"They're saying their bonds are trading at 4.5 cents on the dollar right now, I might as well gamble," said Richard Tilton, analyst with credit analyst firm Covenant Review, who specializes in bankruptcies. "I don't think they'll do worse than the offer in bankruptcy court."

Tilton said he believes GM is already committed to going into bankruptcy, despite company statements that it would like to avoid filing.

"Bankruptcy is really the only way of shedding dealer and supplier arrangements. They're much harder to do outside of court," he said. "I see the exchange offer as much more of a smokescreen. It's a way to blame bondholders for putting the company in chapter 11."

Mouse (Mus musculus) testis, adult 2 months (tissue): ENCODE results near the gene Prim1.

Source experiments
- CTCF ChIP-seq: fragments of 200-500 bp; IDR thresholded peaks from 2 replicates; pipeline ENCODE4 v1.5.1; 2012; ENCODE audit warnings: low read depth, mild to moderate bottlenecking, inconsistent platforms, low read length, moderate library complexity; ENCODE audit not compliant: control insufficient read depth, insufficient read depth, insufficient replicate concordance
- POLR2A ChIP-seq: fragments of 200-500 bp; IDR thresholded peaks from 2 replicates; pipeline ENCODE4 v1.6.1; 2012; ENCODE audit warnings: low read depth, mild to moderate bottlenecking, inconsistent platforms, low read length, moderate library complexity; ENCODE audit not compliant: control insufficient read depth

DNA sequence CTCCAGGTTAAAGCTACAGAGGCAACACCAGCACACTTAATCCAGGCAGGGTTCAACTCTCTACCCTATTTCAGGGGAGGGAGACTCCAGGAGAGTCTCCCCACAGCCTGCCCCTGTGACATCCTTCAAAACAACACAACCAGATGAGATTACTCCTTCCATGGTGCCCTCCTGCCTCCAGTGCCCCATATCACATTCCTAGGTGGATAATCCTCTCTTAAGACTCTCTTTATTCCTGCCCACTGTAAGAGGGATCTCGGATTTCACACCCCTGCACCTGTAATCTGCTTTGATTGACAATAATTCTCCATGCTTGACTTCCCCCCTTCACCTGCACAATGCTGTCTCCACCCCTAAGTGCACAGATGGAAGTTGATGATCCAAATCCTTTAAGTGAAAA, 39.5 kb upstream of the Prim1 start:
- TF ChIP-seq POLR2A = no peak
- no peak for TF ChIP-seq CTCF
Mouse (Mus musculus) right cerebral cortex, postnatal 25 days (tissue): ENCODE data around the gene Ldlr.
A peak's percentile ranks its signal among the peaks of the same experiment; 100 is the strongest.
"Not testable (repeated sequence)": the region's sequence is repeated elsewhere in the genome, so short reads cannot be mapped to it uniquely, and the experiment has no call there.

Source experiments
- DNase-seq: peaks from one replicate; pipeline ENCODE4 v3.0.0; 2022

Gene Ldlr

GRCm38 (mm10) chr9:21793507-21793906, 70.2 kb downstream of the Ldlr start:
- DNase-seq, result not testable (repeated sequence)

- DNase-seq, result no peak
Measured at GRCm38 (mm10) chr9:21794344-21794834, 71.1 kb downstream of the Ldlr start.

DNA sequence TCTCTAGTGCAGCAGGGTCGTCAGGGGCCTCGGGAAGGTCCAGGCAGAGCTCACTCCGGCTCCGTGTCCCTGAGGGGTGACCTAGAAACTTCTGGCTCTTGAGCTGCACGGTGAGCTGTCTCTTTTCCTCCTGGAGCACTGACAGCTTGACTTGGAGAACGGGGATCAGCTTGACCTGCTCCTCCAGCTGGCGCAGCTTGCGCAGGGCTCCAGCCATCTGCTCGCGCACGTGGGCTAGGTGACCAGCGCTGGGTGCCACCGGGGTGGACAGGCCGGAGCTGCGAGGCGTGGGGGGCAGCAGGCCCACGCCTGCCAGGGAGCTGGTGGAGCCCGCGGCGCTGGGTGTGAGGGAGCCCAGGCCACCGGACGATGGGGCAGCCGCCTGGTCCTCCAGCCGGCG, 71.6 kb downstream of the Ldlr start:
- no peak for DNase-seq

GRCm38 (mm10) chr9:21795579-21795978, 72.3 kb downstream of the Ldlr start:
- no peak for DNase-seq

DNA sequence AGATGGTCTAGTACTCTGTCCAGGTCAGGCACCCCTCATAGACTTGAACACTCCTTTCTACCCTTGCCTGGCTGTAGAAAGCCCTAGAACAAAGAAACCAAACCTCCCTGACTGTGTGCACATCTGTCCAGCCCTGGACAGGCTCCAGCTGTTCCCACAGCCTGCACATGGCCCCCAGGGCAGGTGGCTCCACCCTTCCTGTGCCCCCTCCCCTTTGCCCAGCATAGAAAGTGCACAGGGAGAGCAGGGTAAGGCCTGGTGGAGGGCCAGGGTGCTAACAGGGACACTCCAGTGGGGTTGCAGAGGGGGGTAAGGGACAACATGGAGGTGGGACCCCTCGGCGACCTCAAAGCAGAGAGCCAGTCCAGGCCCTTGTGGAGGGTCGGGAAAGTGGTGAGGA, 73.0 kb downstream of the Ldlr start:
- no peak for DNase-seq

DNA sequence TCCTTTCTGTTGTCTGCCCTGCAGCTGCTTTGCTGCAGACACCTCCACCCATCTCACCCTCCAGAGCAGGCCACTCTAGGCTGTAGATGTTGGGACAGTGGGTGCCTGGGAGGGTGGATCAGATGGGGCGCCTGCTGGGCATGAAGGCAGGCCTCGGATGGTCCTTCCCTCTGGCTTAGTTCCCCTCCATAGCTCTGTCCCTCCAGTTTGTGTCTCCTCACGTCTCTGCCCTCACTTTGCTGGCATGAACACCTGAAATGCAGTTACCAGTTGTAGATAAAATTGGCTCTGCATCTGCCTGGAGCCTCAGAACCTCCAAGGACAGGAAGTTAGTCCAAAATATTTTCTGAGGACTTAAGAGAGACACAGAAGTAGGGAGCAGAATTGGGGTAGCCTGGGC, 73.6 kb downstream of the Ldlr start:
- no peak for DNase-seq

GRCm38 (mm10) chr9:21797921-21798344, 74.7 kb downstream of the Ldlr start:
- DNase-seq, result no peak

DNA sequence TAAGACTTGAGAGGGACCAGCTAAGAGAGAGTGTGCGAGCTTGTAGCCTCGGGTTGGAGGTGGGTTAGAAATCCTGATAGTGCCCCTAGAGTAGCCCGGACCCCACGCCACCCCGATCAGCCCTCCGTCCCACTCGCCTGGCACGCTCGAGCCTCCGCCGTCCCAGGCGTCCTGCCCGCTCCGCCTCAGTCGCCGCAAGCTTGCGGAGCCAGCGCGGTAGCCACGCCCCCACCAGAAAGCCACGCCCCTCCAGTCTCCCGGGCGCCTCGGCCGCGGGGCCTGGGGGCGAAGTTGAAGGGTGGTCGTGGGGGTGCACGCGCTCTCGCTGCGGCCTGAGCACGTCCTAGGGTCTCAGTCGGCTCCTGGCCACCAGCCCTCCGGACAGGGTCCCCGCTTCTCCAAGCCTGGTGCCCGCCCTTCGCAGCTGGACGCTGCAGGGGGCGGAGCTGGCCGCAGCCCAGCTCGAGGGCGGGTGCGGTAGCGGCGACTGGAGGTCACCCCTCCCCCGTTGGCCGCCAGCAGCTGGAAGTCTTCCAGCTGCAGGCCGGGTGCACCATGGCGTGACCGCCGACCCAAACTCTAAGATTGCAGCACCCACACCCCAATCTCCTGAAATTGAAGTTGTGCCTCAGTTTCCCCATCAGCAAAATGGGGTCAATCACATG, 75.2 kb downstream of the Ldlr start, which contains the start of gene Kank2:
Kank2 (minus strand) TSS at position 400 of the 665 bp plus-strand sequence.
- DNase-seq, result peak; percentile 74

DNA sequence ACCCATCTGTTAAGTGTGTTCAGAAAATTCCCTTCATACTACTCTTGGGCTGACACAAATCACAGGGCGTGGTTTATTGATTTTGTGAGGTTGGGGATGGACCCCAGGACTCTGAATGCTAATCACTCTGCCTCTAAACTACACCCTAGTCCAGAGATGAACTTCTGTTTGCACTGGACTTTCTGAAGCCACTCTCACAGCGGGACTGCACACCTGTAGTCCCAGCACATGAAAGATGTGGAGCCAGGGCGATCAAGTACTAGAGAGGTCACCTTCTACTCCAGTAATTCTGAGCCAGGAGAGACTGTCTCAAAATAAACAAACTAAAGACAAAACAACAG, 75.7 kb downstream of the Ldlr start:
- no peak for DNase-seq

But blaming creditors may not be as easy to do as it was following the bankruptcy of Chrysler last month. President Obama and many other politicians lashed out at hedge funds that balked at demands to restructure their debt, even though several big banks that were the recipients of government bailout funds agreed to do so.

In the case of GM, it would seem unwise for Obama to criticize "mom and pop" investors or even institutional investors such as pension funds for holding out for a better deal. Many of the small bondholders agree with Graves that while they don't want to see GM in bankruptcy, they have little choice but to reject the offer.

"I'm rolling the dice and saying I will be better off in bankruptcy," said Harley VanDeloo, a retiree from Thousand Oaks, Calif. "The offer is so low, it's not worth considering." To top of page